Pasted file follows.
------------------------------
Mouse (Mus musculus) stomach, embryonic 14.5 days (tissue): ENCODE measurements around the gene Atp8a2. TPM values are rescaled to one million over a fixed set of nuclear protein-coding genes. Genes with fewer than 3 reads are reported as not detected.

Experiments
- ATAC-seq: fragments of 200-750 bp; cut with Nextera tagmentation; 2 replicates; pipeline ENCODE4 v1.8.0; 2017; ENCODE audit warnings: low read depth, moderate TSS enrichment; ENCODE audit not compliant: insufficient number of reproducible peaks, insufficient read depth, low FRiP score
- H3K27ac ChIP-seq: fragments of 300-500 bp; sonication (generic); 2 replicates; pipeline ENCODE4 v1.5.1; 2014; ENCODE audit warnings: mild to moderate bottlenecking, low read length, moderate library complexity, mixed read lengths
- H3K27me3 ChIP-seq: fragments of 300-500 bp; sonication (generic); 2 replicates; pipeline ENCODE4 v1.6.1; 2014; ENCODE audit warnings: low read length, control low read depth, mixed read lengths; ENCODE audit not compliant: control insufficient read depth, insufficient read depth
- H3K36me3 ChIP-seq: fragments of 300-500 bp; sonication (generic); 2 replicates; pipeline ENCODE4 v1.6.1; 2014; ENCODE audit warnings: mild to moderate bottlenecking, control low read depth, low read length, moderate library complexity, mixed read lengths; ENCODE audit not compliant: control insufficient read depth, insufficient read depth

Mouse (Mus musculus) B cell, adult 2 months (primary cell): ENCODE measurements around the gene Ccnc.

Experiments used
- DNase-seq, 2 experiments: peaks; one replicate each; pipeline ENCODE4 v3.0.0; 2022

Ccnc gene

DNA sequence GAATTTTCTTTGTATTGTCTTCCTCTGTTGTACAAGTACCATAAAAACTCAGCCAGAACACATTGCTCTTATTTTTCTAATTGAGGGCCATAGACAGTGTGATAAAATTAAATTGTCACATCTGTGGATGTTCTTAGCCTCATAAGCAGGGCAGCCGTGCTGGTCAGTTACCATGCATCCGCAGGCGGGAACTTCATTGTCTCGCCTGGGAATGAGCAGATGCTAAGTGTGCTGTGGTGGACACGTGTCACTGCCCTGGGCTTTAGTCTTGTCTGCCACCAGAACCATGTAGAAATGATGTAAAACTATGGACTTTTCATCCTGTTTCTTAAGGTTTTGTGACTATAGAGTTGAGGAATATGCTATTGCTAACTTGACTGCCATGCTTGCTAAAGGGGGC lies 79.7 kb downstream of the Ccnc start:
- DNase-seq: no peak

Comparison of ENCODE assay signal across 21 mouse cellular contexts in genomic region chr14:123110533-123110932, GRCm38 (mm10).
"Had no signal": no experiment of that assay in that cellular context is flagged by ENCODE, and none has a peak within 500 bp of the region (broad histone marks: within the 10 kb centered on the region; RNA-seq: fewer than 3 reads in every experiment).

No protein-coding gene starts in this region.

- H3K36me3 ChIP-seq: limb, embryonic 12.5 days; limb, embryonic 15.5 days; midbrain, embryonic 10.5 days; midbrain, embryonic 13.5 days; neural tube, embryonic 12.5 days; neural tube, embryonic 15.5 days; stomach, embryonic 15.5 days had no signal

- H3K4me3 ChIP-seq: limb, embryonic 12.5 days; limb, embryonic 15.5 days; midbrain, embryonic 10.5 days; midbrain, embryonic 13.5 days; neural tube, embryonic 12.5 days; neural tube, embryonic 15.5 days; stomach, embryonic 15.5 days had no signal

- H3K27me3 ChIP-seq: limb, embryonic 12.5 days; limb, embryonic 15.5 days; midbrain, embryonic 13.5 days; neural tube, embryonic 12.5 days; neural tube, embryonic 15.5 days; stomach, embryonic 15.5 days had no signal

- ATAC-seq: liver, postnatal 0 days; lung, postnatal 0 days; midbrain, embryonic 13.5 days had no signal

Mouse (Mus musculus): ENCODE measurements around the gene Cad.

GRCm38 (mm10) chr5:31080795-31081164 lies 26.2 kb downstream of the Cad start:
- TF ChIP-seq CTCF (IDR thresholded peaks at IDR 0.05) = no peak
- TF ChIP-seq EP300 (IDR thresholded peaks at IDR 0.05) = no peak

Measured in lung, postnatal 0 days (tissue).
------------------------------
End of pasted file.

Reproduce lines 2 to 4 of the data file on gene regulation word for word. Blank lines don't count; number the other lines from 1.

Experiments
- ATAC-seq: fragments of 200-750 bp; cut with Nextera tagmentation; 2 replicates; pipeline ENCODE4 v1.8.0; 2017; ENCODE audit warnings: low read depth, moderate TSS enrichment; ENCODE audit not compliant: insufficient number of reproducible peaks, insufficient read depth, low FRiP score
- H3K27ac ChIP-seq: fragments of 300-500 bp; sonication (generic); 2 replicates; pipeline ENCODE4 v1.5.1; 2014; ENCODE audit warnings: mild to moderate bottlenecking, low read length, moderate library complexity, mixed read lengths